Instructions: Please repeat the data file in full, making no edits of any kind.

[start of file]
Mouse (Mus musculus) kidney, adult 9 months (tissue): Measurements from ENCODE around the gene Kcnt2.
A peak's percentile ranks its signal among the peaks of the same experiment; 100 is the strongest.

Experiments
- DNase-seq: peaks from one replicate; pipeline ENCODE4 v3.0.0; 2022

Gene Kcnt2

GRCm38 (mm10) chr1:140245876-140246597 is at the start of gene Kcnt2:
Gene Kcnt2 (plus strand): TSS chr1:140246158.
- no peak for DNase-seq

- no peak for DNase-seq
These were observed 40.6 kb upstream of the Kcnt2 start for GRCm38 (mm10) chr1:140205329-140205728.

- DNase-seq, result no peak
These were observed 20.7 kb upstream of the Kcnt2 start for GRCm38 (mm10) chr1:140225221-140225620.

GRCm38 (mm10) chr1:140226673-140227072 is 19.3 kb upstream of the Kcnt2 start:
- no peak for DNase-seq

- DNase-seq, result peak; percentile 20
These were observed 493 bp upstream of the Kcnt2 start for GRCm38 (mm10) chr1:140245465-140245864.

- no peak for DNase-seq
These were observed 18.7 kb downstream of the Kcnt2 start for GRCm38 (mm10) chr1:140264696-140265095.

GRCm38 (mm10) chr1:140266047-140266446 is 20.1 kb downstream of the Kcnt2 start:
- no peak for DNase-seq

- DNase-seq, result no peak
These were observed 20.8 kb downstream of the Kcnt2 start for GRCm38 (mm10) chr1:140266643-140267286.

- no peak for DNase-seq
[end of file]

Mouse (Mus musculus) kidney, adult 9 months (tissue): Measurements from ENCODE around the gene Kcnt2.
A peak's percentile ranks its signal among the peaks of the same experiment; 100 is the strongest.

Experiments
- DNase-seq: peaks from one replicate; pipeline ENCODE4 v3.0.0; 2022

Gene Kcnt2

GRCm38 (mm10) chr1:140245876-140246597 is at the start of gene Kcnt2:
Gene Kcnt2 (plus strand): TSS chr1:140246158.
- no peak for DNase-seq

- no peak for DNase-seq
These were observed 40.6 kb upstream of the Kcnt2 start for GRCm38 (mm10) chr1:140205329-140205728.

- DNase-seq, result no peak
These were observed 20.7 kb upstream of the Kcnt2 start for GRCm38 (mm10) chr1:140225221-140225620.

GRCm38 (mm10) chr1:140226673-140227072 is 19.3 kb upstream of the Kcnt2 start:
- no peak for DNase-seq

- DNase-seq, result peak; percentile 20
These were observed 493 bp upstream of the Kcnt2 start for GRCm38 (mm10) chr1:140245465-140245864.

- no peak for DNase-seq
These were observed 18.7 kb downstream of the Kcnt2 start for GRCm38 (mm10) chr1:140264696-140265095.

GRCm38 (mm10) chr1:140266047-140266446 is 20.1 kb downstream of the Kcnt2 start:
- no peak for DNase-seq

- DNase-seq, result no peak
These were observed 20.8 kb downstream of the Kcnt2 start for GRCm38 (mm10) chr1:140266643-140267286.

- no peak for DNase-seq